The Route

Riding anti-clockwise, we’ll start on Shoreditch High Street by the station, about a half mile north of Liverpool Street station. This is the A10, and it is the A10 we will take all the way to Tottenham. Jonathan’s ride was all views and landmarks. Forget about that. It’s a gentle spin, climbing ever so slightly through Haggerston, Dalston and Stoke Newington as we slice through north London. Eventually you pass Seven Sisters station and join the route taken by thousands of football fans every other weekend towards Tottenham Hotspur’s White Hart Lane. Not a Tottenham fan? No worries, we turn off before the stadium and continue on the A10 at Bruce Grove, which is a road leading to Bruce Castle and not an Australian fast bowler from the 1980’s. Bruce Castle is derived from the House of Bruce as the land at one time belonged to the Scottish Bruce Clan, and not an Australian fast bowler from the 1980’s.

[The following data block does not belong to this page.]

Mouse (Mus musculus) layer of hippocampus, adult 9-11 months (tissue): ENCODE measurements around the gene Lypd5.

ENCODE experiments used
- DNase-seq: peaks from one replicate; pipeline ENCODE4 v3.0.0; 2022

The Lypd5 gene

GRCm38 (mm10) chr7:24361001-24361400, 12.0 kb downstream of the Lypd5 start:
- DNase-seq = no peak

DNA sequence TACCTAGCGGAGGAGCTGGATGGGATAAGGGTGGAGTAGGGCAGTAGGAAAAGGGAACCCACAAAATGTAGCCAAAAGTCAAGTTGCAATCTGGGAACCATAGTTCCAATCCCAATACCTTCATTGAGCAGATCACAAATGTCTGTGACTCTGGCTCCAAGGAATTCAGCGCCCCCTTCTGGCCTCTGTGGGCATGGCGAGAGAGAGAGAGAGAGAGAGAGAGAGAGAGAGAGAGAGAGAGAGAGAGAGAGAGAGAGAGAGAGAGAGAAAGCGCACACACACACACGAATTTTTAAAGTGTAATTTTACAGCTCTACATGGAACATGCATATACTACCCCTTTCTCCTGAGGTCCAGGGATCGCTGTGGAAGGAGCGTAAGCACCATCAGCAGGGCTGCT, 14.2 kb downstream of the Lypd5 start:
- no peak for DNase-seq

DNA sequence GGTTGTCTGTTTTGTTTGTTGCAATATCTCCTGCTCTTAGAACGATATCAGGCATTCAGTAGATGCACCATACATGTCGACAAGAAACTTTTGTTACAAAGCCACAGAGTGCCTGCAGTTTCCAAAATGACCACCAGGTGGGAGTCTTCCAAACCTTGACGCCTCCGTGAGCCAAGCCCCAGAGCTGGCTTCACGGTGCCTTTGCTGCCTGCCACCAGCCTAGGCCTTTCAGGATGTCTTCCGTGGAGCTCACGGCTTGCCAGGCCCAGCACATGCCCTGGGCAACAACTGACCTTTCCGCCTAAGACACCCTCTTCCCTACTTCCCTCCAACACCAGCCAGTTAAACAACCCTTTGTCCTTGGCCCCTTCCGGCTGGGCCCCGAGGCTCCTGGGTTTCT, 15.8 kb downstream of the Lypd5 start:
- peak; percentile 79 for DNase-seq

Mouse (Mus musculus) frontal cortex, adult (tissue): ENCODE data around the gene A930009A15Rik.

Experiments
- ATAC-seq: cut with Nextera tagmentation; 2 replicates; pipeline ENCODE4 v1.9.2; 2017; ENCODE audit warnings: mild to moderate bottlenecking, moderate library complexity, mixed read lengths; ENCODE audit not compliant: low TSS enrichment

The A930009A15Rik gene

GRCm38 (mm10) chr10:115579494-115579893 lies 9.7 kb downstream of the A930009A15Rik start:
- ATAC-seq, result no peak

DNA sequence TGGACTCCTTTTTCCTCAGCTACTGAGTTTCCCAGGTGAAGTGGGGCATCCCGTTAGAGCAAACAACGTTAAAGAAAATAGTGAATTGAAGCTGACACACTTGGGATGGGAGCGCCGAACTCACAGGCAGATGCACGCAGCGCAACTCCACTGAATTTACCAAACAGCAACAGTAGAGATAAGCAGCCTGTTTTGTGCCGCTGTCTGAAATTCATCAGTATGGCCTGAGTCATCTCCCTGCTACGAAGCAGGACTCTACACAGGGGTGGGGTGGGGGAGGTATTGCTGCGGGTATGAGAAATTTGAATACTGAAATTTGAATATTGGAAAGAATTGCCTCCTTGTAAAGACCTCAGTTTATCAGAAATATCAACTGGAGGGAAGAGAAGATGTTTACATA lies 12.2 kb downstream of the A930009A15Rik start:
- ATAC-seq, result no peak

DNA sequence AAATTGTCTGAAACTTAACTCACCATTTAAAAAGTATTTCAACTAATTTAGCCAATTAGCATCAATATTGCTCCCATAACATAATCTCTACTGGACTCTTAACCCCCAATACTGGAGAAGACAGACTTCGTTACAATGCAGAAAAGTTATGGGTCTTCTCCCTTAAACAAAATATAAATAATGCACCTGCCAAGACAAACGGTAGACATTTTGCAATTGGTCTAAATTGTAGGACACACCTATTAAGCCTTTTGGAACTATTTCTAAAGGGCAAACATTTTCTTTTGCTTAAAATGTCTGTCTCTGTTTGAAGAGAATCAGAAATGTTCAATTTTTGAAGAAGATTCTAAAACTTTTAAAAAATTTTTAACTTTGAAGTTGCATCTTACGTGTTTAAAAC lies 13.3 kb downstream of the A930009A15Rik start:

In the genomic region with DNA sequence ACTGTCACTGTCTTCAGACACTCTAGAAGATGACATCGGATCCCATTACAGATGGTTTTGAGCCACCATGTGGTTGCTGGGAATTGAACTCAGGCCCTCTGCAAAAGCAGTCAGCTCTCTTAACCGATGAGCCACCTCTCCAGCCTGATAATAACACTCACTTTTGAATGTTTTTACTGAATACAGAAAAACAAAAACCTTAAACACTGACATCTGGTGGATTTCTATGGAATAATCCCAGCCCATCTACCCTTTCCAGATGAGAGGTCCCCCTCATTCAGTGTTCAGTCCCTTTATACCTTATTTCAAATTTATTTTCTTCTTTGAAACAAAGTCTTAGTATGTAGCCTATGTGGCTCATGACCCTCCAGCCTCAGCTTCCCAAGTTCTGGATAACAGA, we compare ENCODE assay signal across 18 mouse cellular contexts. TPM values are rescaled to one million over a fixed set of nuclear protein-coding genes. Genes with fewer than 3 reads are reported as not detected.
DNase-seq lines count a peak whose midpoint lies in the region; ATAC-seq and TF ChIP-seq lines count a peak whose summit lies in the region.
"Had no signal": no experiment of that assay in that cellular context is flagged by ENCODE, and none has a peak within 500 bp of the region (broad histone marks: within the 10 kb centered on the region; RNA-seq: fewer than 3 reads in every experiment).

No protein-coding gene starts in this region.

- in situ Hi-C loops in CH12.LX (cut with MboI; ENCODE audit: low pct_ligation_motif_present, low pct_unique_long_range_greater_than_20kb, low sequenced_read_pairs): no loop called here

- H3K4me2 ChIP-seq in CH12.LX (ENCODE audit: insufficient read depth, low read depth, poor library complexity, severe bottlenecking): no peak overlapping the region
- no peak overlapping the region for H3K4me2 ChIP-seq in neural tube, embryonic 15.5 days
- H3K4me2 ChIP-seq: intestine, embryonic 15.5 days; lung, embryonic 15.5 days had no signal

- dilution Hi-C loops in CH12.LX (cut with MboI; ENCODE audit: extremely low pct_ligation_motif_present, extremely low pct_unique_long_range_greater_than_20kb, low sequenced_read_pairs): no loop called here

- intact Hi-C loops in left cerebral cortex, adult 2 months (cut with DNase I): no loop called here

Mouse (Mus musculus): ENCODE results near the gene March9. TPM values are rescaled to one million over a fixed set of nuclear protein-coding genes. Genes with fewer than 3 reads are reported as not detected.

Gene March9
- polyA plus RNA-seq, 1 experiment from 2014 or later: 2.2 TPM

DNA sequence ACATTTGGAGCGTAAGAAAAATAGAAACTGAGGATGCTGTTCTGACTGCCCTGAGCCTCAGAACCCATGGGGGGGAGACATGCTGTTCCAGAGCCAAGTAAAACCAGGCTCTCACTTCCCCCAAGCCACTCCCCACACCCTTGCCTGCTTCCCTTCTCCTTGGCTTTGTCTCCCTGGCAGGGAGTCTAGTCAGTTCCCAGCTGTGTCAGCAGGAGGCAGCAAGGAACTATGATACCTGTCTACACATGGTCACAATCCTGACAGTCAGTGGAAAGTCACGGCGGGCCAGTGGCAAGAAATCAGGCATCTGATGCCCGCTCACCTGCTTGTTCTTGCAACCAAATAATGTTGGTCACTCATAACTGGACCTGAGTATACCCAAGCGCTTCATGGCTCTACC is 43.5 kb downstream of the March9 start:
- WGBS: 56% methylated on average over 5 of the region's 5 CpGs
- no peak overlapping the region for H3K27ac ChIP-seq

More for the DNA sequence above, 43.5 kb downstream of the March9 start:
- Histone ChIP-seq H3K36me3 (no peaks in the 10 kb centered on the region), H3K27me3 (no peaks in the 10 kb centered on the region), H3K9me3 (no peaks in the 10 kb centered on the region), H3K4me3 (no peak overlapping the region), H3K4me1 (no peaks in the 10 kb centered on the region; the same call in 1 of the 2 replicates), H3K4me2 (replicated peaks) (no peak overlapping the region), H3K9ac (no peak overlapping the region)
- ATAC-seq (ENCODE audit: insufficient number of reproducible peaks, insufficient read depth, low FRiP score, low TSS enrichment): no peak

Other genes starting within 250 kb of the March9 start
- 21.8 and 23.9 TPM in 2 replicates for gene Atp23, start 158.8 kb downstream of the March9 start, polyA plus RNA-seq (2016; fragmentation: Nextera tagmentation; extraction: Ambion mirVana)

We leave the A10 at Lordship Lane, and follow that on a straight, flat stretch before turning left into Westbury Avenue. Straight over at the Turnpike Lane station crossroads, and now we’re getting close to the action. Zip down through Hornsey, and then hit Muswell Hill. You have to be exceptionally lucky to be able to hit it with any sort of momentum though, requiring a green light at the junction at the bottom and then a clear run to avoid running wide and slowing down as you bear right and hit the incline.